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It’s largely visual, making it easier for kids who aren’t strong readers to use the rubric with their peers. The language is also largely positive – ranging from “still learning” through to “almost always”. As a friend of mine from the MTeach course pointed out to me on Instagram where I posted a photo of the rubric, this kind of language is good because in addition to being largely positive it also acknowledges that perfection is not the end goal. For example “almost always” is the achievable goal as opposed to “100% of the time without fail” (remembering these students are in K-2) which is probably unrealistic unless you’re some kind of superhuman 7 year-old robot – like me … well, maybe not the seven-year old part, but I am a superhuman robot, just ask any of my friends.

One of the things I would like to change is the picture for the fourth item down “I share my ideas with my team.” One of the first things that one of the students asked when I introduced the rubric in the lead-up to Friday was “Why is that man shouting at the woman?” Another thing that my brother said to me when I posted a photo of the rubric to my Facebook page was “I really like the fourth one down – spit in a woman’s face.” LOL!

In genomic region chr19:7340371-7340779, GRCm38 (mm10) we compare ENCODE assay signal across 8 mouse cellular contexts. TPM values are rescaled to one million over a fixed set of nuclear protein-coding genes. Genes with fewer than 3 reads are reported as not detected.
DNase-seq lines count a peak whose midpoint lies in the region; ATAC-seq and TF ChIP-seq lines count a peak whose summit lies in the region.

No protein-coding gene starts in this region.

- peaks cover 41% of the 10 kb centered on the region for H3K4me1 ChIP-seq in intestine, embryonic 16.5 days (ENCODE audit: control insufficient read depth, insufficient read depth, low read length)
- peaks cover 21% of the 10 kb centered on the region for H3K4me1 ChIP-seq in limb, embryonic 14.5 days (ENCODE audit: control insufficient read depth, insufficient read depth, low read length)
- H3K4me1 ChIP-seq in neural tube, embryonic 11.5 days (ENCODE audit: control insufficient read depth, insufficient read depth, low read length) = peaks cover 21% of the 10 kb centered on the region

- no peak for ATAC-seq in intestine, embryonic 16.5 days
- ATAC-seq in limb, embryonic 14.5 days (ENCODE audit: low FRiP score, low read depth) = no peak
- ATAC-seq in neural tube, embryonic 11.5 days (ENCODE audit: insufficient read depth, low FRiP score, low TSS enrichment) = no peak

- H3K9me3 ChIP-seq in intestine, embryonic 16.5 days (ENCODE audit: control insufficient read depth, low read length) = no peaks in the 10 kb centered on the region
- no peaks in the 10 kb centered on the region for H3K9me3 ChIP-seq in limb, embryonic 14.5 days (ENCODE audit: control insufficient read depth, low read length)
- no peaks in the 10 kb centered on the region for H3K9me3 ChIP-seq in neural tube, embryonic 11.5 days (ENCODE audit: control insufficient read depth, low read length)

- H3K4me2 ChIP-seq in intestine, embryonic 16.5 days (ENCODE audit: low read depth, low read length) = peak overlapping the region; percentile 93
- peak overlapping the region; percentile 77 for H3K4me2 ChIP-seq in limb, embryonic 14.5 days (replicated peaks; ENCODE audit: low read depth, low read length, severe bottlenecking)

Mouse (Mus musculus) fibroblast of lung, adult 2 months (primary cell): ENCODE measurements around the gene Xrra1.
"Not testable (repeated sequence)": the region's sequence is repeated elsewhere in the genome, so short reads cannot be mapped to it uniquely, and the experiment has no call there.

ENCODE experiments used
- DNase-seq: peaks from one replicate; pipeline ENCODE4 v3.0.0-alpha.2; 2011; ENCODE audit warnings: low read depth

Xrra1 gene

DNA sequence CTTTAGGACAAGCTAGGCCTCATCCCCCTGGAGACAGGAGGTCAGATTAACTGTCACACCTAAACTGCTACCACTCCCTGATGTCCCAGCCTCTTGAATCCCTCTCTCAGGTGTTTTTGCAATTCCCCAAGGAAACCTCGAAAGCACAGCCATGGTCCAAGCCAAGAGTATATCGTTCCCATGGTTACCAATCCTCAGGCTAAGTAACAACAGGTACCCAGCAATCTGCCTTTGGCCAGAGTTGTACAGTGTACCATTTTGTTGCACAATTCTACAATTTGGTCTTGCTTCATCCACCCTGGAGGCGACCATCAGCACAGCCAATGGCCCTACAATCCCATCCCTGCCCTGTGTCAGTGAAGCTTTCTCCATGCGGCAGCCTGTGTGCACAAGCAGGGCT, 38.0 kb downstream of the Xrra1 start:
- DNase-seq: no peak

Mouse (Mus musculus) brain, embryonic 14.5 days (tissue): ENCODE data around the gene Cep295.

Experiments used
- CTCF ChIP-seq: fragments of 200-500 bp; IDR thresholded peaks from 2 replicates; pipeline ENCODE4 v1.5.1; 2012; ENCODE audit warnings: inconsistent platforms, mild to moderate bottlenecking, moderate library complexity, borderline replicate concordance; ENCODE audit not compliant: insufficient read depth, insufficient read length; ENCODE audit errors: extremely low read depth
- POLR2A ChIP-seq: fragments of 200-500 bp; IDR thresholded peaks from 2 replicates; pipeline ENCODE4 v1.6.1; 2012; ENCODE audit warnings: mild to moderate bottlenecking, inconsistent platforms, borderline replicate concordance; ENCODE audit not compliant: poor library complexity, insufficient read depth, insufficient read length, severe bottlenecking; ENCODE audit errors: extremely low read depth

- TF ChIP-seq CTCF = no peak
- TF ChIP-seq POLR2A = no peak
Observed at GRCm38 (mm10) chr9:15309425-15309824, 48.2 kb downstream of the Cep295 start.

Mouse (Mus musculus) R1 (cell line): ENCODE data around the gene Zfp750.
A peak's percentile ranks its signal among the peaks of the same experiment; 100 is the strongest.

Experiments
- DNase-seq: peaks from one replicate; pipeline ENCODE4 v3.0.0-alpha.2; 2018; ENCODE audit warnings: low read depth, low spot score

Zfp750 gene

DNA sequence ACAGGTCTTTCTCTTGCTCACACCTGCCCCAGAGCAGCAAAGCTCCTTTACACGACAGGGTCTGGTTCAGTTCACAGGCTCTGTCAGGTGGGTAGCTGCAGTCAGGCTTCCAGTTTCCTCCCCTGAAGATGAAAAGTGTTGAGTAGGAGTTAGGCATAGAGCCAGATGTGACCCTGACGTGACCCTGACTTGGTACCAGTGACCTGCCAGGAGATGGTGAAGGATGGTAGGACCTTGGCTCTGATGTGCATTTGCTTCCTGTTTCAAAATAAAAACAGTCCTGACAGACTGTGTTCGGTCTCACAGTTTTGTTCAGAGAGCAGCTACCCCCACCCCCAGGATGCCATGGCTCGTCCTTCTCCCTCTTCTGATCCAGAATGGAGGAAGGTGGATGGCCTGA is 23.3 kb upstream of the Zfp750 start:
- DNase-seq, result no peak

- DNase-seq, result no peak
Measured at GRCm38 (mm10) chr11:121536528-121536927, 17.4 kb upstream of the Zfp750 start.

Given these comments, I think it’s fair to say that the picture for this section of the rubric could probably be changed. Haha. So anyway, how did the kids go with using the rubric? I think they went really well. Here’s what we did.

On Thursday night I went and got a copy of the rubric printed on A3 paper and laminated. I did this so that I could model using the rubric with the class. The students had already seen it and I’d already run the concept by them a couple of times, but I wanted to go through using the rubric together so that the kids had an idea of how to use it and a little more confidence in using it for self-assessment.

So at the beginning of the day on Friday morning I pinned the rubric to the project wall and the students and I evaluated how well we thought I had been collaborating as a team member over the past few weeks. We did this referencing both individual teams, as well as the whole class itself as a massive team. I think this is a good idea because, as mentioned by one of my stage 1 MEPS colleagues at a TPL meeting last week, it might help to prevent the formation of attitudes in students whereby they only ‘work’ for their team and not others – the whole class is the main team to which theirs is a contributor.